A 63-year-old man presented with a two-year history of a worsening verrucous lesion on his right foot. It had ulcerations with partial healing, and weight bearing caused pain (see accompanying figure). On physical examination, the patient was found to have a 4- ×6-cm ulcerated verrucous plaque on the plantar surface of his forefoot. No other verrucous lesions were noted on the foot. Previous treatments included multiple excisions and topical agents for verruca vulgaris, which produced only limited improvement.
The answer is B: squamous cell carcinoma. A biopsy confirmed the diagnosis of squamous cell carcinoma (verrucous carcinoma) of the foot. Malignancy should be considered in the differential diagnosis of a nonhealing ulcerative verrucous lesion on the foot. Because the foot has thin skin, subcutaneous tissue, and small muscles, palpation of the tumor is relatively easy.1
Malignant lesions are especially uncommon in the foot and ankle, but they often are confused with common benign lesions and, therefore, misdiagnosed (e.g., plantar sarcomas as fibromatosis, dorsal synovial sarcomas as ganglions, malignant melanomas as chronic ulceration, primary bone tumors as stress fractures).2
Verrucous carcinoma is found most commonly on the sole or ball of the foot, but has been described in the web spaces of the toe and on the toes, leg, and knee.4–6 Foul-smelling keratogenous material may be excreted through multiple sinus openings. Most tumors have been treated as recalcitrant warts or corns for some time.6 Excision is the treatment of choice because of local aggressiveness and infrequent metastasis. In more serious cases, amputation may be necessary for cure.7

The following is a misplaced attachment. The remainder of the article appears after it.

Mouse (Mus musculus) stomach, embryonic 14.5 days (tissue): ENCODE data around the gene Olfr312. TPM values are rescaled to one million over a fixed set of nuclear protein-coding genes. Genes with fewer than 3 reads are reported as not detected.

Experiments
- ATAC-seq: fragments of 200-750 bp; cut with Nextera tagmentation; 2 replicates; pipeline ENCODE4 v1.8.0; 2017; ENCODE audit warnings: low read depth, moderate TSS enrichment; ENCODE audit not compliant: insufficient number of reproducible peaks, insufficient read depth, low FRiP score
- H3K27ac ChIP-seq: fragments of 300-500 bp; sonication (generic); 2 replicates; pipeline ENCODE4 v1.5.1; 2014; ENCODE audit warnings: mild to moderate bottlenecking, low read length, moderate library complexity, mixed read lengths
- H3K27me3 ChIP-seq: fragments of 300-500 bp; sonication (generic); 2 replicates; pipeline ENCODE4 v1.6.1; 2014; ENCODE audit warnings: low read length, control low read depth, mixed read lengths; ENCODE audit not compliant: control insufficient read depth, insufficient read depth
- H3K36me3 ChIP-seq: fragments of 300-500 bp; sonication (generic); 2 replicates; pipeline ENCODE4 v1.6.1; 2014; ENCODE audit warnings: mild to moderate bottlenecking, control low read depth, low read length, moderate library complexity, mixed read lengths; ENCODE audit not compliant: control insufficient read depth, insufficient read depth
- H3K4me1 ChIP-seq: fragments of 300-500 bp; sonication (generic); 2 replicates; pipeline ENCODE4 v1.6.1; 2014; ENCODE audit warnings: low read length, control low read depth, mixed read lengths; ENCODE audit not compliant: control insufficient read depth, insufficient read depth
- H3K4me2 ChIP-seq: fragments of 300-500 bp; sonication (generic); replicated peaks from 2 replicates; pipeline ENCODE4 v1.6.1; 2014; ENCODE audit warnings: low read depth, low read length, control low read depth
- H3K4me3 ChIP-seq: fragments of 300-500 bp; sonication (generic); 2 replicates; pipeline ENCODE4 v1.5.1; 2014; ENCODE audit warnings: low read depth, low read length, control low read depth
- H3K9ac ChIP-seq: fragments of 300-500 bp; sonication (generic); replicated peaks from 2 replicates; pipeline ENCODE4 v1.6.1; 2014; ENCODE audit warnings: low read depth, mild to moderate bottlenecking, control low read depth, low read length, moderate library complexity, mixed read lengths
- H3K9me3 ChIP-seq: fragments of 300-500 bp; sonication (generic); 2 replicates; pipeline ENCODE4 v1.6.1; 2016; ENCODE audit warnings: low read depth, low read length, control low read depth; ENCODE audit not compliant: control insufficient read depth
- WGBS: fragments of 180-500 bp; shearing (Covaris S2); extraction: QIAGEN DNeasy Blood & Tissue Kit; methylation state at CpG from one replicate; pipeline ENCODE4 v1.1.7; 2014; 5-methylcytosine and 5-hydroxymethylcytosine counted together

Actinomycosis, a chronic bacterial infection caused by gram-positive bacilli (Actinomyces sp.), can present with fistulous tract lesions. Sulfur granules similar to the keratogenous material in the verrucous carcinoma may be present.
Verruca plantaris are common solitary lesions on the sole of the foot. The overlying skin is typically a thickened cornified layer.
Pseudoepitheliomatous hyperplasia is a pathologic reaction pattern of squamous epithelium that usually occurs in association with certain neoplasms or over a chronic inflammatory process (i.e., following trauma or irritation). The reactive epithelium may extend into the superficial reticular dermis, simulating a carcinoma.
Plantar fibromatosis is a rare, benign neoplasm of the plantar aponeurosis. It is a well-circumscribed, indurated mass usually detectable with palpation. It only invades locally, but has a tendency to recur after adequate surgical or corticosteroid therapy.8
|Actinomycosis (Madura foot)||Chronic bacterial infection that can present with fistulous tract lesions|
|Squamous cell carcinoma (verrucous carcinoma)||Hyperkeratotic ulcerated verrucous plaque, multiple sinus openings draining foul-smelling keratogenous material|
|Verruca plantaris (plantar wart)||Solitary painful lesions with thickened cornified layer|
|Pseudoepitheliomatous hyperplasia||Single layer nodules, usually in the plantar arch|
|Plantar fibromatosis||Firm subdermal indurated mass of the plantar aponeurosis|